This whole debate reminds me why I remain on the fringes of the agile, lean, open source and related communities. I have clients who want to do things like eliminate poverty & slavery, improve education, interact sustainably with the environment. Against those goals, the arguments about whether kanban or scrum is more “complex” or which licence is more “free” are just noise getting in the way doing useful work.
February 18th, 2012 at 6:51 pm
Thanks for taking the time to write this up. I think I understand your disappointment. I don’t look at the Cynefin framework so as a tool that I can use in practice day-to-day. I see it more as a reminder to question my assumptions, and as a way of describing a richer reality then the one we have been conditioned to believe exists within our organisations.
Dave’s Cynefin paper starts out by questioning three commonly held assumptions about organisations:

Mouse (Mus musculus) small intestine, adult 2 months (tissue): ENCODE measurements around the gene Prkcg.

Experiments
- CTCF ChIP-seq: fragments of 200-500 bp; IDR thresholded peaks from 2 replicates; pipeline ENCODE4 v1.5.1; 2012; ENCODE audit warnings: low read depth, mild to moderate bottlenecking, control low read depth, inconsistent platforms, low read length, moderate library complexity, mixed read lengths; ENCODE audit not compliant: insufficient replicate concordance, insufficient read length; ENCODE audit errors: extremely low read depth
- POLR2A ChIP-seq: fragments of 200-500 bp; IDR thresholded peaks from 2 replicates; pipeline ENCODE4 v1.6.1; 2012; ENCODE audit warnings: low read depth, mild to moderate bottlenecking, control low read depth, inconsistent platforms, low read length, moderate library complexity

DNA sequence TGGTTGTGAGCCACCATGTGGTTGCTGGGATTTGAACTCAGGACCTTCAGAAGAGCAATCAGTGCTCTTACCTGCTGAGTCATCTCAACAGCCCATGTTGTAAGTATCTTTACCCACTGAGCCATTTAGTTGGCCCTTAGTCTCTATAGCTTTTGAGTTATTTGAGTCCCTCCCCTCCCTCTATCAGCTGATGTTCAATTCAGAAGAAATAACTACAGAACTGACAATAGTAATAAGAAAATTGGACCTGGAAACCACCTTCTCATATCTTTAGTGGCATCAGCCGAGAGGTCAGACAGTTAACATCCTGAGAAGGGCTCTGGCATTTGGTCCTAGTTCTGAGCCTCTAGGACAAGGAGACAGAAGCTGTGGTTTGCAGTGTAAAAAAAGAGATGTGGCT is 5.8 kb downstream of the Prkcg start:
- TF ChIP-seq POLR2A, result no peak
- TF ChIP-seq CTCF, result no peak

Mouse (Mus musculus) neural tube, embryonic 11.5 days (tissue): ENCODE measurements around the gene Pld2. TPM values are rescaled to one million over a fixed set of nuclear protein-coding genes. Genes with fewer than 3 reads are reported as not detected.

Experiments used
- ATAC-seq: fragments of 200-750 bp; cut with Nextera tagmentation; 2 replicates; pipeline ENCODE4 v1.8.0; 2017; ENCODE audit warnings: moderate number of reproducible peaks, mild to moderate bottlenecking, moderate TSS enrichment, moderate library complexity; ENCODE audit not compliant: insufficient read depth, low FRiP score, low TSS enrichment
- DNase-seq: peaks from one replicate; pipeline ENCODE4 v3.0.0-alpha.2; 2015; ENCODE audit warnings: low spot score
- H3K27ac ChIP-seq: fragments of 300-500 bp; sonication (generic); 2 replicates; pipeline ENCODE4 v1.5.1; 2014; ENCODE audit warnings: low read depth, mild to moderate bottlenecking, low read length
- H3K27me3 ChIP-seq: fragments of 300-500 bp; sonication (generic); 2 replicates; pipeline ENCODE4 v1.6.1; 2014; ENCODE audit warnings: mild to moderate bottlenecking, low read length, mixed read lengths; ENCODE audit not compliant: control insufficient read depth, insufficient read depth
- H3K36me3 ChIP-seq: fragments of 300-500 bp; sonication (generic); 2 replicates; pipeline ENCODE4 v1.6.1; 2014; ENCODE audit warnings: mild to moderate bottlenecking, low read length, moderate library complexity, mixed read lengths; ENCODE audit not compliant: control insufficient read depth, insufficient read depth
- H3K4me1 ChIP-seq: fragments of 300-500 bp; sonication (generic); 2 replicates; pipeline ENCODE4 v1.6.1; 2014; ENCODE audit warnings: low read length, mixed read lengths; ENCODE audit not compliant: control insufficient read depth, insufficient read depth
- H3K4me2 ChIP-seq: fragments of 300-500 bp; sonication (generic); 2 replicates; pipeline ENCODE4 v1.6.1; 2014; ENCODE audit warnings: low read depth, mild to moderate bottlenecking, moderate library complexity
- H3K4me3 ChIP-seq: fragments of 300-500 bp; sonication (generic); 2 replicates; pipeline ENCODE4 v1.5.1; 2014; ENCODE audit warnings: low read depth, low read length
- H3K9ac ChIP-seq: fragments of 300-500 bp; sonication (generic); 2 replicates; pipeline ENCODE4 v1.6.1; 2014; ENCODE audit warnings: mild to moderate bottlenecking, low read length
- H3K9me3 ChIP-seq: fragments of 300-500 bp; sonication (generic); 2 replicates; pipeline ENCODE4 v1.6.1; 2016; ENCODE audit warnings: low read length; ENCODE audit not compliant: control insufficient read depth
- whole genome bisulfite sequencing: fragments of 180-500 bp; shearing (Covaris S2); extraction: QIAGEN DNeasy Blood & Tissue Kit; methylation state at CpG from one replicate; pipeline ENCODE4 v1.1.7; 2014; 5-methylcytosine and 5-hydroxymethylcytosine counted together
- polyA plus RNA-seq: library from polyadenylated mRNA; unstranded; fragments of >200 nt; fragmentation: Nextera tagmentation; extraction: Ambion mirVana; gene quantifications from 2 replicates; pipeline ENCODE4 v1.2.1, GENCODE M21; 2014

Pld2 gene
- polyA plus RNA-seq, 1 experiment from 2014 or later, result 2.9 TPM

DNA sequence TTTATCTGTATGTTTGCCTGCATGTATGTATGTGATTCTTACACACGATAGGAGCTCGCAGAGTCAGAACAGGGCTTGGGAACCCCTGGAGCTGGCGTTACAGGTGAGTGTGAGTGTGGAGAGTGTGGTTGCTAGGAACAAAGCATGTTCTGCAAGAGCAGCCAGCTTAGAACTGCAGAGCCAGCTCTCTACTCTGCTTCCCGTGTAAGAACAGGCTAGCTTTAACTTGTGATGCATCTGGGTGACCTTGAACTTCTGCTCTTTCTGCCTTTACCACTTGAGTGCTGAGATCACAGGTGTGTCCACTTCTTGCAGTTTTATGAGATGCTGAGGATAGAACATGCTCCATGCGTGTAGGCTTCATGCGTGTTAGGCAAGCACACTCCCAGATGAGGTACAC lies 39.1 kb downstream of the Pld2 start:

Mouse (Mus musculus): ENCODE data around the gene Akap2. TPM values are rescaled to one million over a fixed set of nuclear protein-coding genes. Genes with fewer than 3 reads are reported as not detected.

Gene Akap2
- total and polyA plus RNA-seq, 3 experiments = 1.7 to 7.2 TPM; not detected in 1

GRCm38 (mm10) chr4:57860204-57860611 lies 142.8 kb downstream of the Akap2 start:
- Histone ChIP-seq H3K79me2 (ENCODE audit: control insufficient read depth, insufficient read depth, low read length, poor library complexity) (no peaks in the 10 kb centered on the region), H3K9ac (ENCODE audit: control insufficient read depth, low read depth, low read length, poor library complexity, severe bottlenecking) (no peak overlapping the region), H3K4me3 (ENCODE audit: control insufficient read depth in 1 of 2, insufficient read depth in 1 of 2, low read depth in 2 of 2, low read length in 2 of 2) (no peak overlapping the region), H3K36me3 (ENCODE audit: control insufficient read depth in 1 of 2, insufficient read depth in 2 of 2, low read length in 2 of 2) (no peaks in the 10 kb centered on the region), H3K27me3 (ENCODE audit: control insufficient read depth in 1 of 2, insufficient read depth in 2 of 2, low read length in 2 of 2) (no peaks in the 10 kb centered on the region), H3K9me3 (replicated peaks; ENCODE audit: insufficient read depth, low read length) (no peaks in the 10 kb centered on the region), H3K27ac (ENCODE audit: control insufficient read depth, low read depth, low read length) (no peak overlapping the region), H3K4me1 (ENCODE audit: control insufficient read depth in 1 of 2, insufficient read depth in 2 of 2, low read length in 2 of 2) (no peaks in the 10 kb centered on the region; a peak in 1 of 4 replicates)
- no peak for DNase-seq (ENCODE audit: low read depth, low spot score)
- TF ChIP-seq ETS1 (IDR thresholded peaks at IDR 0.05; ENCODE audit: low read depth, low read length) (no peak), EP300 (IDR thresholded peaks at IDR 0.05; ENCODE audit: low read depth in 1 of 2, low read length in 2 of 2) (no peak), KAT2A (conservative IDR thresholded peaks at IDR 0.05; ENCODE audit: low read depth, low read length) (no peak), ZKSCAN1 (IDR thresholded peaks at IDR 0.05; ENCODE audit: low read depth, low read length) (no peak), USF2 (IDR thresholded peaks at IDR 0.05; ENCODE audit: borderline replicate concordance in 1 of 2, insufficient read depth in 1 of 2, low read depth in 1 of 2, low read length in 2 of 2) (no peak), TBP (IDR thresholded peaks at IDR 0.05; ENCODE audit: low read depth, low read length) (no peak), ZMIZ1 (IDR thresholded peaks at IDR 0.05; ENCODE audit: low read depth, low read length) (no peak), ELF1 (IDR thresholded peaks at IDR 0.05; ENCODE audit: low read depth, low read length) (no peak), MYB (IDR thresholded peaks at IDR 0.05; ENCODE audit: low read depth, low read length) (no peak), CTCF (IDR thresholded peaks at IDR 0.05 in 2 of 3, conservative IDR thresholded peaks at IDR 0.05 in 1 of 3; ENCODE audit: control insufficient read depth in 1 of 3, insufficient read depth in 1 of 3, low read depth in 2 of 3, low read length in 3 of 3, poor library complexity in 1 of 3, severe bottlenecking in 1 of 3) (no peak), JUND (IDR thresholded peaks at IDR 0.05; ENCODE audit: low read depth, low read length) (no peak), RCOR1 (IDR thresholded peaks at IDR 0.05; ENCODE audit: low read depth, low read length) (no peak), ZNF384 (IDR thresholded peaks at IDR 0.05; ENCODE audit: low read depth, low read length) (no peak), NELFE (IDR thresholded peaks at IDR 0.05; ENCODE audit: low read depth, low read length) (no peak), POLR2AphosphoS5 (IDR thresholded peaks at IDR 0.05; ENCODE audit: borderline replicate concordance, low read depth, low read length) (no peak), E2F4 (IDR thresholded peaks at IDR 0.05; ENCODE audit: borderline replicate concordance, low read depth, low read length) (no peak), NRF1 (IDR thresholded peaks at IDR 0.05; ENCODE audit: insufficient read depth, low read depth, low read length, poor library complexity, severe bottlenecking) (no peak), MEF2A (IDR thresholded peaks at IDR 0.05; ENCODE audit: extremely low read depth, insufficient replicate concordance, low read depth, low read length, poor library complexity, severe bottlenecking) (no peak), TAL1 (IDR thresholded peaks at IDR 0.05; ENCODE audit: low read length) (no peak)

* The assumption of intentional capability
* The assumption of order
* The assumption of rational choice
Click to access kurtz.pdf
All three assumptions are mostly false in my experience, and thinking through the implications of rejecting these assumptions has opened my mind to a whole different way of perceiving organisations.
For me it has led me to believe that much of what we do is artful, and that we have a lot to learn from the creative professions, Musicians, Actors, etc.
Complexity for me means dropping the platonic tool box of science, with its focus on deduction and logic, and instead embracing the honed intuition and synthesis characteristic of the arts.
Now like all of us consultants Dave has to make a living 🙂 “Honed intuition” isn’t something you can package and sell very easily, and yet organisations are always looking to buy the latest “silver-bullet” :). It doesn’t surprise me in the least that the Cynefin Framework struggles with producing useful explicit methods and tools that can be readily packaged and sold. The Agile community has struggled also.
The true knowing is internal to each of us I think, tacit. Intuition comes from experience and practice.
Not easily packaged and sold. Fortunately for me, I was never looking to buy 🙂
February 18th, 2012 at 7:42 pm